Amur silver grass is an invasive species.
Amur silver grass invades sunny to semi-shaded areas such as road sides, woodland borders and clearings.
It forms single species stands.
It should be monitored and eliminated in open landscapes.
Amur silver grass should be reported. See the Minnesota Department of Natural Resources recommendations for reporting invasive species.
How to identify amur silver grass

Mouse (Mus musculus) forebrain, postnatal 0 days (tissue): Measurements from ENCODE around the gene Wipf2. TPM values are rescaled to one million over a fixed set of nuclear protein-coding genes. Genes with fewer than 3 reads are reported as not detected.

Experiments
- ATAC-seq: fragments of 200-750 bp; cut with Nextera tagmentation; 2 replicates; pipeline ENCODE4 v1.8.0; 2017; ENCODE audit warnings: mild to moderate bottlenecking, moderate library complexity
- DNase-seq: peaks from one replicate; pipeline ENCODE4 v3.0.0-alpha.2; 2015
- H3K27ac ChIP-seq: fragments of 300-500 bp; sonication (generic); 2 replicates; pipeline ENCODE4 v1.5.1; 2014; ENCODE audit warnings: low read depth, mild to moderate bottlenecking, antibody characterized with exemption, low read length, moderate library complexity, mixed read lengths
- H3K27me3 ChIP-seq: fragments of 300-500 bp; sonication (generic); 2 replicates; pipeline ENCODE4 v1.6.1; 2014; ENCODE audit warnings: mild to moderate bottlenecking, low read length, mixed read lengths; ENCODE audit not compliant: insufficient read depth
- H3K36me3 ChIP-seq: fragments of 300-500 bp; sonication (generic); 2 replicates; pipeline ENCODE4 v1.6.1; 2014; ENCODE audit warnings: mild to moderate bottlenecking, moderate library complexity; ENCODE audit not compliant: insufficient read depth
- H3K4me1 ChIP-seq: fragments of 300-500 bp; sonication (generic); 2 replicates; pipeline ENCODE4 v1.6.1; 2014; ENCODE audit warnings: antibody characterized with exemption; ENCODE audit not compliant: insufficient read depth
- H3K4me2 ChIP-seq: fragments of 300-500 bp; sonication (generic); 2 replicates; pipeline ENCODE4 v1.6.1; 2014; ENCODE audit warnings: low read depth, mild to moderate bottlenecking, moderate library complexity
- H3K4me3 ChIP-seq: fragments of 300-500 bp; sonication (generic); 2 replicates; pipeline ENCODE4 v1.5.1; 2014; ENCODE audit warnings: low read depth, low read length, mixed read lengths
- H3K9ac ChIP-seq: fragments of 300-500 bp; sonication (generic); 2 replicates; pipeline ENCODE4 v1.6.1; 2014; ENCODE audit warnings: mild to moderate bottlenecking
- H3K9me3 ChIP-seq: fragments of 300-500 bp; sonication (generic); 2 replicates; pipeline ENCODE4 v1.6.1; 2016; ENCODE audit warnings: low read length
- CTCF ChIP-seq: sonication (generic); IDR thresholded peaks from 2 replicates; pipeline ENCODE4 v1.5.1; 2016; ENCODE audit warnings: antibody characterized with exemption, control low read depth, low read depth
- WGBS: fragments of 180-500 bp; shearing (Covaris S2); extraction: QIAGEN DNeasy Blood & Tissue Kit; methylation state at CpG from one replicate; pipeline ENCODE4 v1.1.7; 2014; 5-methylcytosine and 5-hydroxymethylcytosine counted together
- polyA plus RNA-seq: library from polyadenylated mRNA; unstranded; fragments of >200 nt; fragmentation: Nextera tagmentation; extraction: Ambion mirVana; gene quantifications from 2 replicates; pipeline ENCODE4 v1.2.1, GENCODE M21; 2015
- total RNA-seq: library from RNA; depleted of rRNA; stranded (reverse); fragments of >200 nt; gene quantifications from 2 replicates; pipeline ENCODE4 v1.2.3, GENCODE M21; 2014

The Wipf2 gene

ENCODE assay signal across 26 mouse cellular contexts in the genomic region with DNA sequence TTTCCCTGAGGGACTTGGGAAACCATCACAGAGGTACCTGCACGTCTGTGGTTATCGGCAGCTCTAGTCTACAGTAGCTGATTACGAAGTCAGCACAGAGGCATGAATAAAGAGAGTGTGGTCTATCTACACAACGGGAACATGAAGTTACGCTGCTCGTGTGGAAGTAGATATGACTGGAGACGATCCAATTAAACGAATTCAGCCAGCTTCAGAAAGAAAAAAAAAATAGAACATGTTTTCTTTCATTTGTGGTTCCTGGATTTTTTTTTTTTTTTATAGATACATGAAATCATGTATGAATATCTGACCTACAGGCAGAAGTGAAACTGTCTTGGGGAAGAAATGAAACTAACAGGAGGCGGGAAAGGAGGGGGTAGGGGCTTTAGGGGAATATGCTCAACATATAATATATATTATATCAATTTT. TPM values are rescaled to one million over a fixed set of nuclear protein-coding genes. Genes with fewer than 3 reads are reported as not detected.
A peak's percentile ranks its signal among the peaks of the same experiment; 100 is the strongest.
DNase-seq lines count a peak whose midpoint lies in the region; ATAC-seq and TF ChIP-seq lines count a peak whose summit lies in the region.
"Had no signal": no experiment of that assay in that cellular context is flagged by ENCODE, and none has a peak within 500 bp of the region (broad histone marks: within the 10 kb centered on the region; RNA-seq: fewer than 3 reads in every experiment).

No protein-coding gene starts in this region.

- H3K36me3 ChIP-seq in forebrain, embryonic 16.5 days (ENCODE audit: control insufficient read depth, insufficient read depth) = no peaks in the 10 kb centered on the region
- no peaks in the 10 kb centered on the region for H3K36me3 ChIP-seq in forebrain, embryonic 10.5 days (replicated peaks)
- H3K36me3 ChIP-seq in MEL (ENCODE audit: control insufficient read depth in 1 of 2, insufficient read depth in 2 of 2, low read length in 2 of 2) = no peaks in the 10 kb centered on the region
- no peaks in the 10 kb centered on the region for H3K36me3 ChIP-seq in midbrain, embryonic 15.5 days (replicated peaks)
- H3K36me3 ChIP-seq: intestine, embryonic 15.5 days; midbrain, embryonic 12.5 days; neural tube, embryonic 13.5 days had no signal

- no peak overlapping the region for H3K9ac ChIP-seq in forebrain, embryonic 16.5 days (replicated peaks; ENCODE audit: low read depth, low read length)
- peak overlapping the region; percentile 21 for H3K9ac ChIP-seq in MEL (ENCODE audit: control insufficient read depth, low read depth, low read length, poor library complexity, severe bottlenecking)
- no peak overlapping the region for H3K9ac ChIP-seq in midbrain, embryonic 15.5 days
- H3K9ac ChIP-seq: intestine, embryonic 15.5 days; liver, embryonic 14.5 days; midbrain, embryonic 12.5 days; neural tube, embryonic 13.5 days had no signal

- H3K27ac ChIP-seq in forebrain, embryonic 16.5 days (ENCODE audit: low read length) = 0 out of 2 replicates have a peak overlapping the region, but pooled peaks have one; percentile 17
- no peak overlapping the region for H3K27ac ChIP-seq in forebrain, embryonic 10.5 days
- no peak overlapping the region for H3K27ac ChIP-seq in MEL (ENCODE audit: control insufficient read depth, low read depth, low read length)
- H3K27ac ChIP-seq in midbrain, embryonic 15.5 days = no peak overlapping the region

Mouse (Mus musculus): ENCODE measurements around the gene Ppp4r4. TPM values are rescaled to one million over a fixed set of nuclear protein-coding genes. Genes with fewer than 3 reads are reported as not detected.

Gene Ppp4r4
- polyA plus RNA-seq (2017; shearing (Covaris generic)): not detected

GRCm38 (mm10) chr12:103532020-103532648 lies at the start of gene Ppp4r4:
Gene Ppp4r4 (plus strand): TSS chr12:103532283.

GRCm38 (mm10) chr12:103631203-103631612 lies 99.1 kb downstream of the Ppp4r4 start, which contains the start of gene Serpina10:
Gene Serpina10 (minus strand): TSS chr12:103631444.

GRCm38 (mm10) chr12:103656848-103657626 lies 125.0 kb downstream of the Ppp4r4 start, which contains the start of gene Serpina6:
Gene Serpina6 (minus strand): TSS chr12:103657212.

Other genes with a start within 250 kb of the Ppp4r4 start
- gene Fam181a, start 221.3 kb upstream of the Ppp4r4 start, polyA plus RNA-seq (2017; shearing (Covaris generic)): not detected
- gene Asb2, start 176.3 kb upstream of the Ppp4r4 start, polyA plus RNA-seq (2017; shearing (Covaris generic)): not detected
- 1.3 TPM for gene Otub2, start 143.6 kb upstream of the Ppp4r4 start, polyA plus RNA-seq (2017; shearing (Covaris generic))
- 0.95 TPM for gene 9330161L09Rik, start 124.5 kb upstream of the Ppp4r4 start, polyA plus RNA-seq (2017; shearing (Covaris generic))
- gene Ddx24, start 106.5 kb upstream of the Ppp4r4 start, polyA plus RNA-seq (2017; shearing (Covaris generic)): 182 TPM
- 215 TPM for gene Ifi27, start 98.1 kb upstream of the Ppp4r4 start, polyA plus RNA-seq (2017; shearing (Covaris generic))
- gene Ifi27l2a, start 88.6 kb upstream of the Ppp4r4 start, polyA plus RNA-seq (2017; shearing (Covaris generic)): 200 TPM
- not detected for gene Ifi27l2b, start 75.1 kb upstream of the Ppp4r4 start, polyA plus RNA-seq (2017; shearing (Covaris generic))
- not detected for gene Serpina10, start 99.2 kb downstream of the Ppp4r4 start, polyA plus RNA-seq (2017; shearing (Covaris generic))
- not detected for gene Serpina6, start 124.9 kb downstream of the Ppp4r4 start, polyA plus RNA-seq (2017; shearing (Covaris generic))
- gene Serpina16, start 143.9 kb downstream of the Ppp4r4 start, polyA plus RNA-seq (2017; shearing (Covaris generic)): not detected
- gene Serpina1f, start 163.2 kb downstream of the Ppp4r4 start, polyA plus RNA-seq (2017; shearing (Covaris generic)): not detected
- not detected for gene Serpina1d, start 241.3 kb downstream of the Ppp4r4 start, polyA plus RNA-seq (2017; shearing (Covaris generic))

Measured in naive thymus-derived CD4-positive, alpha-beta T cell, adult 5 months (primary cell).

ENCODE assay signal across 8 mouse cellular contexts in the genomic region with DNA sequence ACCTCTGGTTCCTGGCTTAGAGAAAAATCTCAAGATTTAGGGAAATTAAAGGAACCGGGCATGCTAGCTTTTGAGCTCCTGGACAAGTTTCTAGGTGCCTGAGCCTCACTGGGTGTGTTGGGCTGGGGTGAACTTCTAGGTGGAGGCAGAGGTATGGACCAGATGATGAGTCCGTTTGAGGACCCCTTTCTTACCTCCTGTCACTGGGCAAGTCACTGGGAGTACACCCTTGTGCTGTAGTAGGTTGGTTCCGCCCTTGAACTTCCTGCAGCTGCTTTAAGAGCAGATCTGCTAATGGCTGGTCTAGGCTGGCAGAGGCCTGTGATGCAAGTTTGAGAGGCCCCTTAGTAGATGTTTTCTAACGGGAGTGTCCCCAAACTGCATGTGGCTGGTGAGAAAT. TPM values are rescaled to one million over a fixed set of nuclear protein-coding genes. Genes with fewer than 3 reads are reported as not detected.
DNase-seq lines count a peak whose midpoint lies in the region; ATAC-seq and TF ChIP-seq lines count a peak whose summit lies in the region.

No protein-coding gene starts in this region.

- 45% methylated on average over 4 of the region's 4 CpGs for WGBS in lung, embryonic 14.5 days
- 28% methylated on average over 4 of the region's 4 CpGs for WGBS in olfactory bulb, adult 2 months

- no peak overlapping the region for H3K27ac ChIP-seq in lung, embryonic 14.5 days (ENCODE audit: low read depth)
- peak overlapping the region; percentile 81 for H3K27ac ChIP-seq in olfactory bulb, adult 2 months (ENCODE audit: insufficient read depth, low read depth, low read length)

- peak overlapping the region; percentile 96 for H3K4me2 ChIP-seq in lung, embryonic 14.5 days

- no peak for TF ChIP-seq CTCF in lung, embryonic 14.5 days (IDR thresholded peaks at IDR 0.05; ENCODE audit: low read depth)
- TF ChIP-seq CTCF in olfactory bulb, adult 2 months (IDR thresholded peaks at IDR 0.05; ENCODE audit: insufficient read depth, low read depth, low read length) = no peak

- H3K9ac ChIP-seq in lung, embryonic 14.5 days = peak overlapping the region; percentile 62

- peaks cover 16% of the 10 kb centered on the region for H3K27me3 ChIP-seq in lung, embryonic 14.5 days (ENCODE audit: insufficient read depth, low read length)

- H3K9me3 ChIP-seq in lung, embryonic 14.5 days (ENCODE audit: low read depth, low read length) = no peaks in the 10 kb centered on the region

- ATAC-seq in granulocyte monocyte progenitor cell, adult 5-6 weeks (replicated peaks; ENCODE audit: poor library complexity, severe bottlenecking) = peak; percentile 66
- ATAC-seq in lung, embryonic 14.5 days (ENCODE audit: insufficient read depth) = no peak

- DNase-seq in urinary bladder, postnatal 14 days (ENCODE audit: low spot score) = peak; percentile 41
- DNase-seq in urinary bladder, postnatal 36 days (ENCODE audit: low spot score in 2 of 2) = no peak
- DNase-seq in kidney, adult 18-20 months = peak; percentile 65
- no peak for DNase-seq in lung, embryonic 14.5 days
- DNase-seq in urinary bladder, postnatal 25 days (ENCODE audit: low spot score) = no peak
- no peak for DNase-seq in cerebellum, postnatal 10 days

- Amur silver grass (Miscanthus sacchariflorus) is a perennial warm-season grass, 6–8 feet tall.
- Very showy and vigorous, forming dense mats.
- Arching, with distinct whitish midrib, less than 1 inch wide.
- Silky plume-like flowers bloom in the fall.
- Resembles corn tassels but are more dense and arch to one side of the stalk.
- Reproduces vegetatively through rhizomes.
- Eventually forms a dense mat.
- Spreads easier in moist areas than dry areas.
Reviewed in 2019